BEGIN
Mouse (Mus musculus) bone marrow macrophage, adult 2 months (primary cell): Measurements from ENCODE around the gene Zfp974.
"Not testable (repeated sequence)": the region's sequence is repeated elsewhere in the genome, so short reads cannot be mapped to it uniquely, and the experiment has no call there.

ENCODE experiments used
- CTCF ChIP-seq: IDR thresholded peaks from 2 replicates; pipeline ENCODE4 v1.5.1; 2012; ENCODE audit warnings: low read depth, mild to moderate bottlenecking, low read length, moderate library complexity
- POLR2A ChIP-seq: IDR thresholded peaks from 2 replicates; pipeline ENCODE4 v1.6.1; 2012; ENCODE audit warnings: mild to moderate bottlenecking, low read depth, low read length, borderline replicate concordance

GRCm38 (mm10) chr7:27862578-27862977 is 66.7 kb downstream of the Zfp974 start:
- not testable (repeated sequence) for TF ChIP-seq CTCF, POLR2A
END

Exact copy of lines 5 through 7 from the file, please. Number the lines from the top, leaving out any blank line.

- POLR2A ChIP-seq: IDR thresholded peaks from 2 replicates; pipeline ENCODE4 v1.6.1; 2012; ENCODE audit warnings: mild to moderate bottlenecking, low read depth, low read length, borderline replicate concordance

GRCm38 (mm10) chr7:27862578-27862977 is 66.7 kb downstream of the Zfp974 start:
- not testable (repeated sequence) for TF ChIP-seq CTCF, POLR2A